Friday, October 23, 2015

In Re ChinaCast Educ. Corp. Sec. Lit. (9th Cir. - Oct. 23, 2015)

China's a great place to invest.  Who could possibly lose money in such a market?

Well . . . .

"ChinaCast, founded in 1999, is a forprofit postsecondary education and e-learning services provider that sells distance learning and “multimedia education content” over the Internet and from three campuses in China. . . . ChinaCast boasted a market capitalization topping $200 million and was listed on the NASDAQ Global Select Market. ChinaCast’s stock offerings in the United States in 2008 and 2009 generated $48 million in net proceeds. . . .

[T]he complaint alleges, ChinaCast’s founder and CEO, Ron Chan Tze Ngon (“Chan”), looted the company’s coffers, including proceeds from the U.S. stock offerings. From June 2011 through April 2012, Chan “transferred” $120 million of corporate assets to outside accounts that were controlled by him and his allies. In addition, Chan permitted a company vice president to move $5.6 million in company funds to his son; “unlawfully transferred control” of two of ChinaCast’s private colleges outside the company; and pledged $37 million in company assets to secure third-party loans unrelated to ChinaCast’s business. These actions brought ChinaCast to financial ruin. The company cannot even afford its legal bills, according to its lawyers, who submitted a bare-bones brief on appeal and stated that “ChinaCast now unfortunately lacks the funds necessary to mount with full vigor the defense of this appeal.”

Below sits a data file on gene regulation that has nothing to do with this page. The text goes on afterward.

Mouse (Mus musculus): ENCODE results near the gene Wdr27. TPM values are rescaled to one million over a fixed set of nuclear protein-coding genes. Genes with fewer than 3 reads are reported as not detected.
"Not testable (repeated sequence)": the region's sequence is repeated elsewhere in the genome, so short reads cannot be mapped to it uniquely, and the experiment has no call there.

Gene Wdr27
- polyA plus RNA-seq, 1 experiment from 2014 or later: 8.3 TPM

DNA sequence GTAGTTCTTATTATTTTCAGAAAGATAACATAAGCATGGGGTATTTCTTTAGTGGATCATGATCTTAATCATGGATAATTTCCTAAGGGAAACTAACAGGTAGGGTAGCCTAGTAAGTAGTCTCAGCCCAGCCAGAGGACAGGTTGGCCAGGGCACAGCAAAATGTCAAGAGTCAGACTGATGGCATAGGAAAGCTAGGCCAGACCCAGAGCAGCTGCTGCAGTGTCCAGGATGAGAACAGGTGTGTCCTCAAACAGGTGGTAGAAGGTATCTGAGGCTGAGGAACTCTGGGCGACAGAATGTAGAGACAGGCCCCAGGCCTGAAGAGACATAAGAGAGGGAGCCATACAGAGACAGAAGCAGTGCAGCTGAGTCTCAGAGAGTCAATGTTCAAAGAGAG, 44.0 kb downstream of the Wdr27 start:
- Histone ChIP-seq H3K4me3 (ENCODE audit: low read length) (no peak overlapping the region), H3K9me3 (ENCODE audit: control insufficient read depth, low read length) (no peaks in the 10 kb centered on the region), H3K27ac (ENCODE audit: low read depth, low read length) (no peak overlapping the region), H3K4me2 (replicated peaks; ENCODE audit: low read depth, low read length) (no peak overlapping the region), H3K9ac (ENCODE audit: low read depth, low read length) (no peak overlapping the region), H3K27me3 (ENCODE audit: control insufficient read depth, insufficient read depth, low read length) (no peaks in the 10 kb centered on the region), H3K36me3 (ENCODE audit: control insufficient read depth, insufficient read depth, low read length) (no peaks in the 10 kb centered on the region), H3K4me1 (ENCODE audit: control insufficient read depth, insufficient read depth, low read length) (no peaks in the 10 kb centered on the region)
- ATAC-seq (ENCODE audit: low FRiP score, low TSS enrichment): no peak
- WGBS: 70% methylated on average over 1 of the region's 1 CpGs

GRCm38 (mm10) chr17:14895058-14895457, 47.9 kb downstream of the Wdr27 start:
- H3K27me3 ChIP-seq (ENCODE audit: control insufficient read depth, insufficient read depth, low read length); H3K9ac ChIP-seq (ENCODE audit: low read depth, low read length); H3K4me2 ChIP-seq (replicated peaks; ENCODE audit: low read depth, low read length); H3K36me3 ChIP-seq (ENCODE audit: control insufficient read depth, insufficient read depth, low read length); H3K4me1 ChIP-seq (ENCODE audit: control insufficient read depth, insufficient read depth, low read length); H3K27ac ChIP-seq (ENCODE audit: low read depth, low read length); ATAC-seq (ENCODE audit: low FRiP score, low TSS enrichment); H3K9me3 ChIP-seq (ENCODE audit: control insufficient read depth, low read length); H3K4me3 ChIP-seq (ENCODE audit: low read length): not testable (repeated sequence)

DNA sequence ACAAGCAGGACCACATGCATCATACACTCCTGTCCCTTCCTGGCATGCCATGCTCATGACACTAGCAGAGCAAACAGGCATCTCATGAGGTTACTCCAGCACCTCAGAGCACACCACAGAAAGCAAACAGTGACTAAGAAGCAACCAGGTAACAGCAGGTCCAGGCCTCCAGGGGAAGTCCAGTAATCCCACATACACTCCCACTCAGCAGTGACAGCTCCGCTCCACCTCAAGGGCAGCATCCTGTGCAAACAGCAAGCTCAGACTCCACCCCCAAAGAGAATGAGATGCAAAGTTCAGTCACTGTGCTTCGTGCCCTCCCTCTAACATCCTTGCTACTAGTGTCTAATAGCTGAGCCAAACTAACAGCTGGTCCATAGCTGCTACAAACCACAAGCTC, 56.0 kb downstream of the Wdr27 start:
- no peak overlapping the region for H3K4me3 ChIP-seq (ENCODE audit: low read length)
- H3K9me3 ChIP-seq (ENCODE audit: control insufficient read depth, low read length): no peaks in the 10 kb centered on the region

In the midst of this fraud on multiple fronts, Chan and ChinaCast Chief Financial Officer Antonio Sena participated in a series of earnings calls and other communication with investors. During these calls, neither official disclosed the fraudulent activities taking place; instead, Chan emphasized the company’s financial health and stability. For example, in a press release and conference call in fall 2011, Chan reassured investors that “no questions or concern[s] have ever been raised by the company’s auditors or audit committee about our cash balances.” Throughout 2011, Chan signed SEC filings on behalf of ChinaCast and never disclosed the $120 million in transfers and other fraudulent activities afoot."

Not good.